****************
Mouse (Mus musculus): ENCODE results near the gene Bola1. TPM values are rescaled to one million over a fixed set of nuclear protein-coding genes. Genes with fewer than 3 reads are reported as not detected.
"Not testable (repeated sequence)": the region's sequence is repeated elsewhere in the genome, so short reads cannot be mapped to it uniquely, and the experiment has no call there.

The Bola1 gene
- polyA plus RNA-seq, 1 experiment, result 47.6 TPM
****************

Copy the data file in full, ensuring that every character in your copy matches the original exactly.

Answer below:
Mouse (Mus musculus): ENCODE results near the gene Bola1. TPM values are rescaled to one million over a fixed set of nuclear protein-coding genes. Genes with fewer than 3 reads are reported as not detected.
"Not testable (repeated sequence)": the region's sequence is repeated elsewhere in the genome, so short reads cannot be mapped to it uniquely, and the experiment has no call there.

The Bola1 gene
- polyA plus RNA-seq, 1 experiment, result 47.6 TPM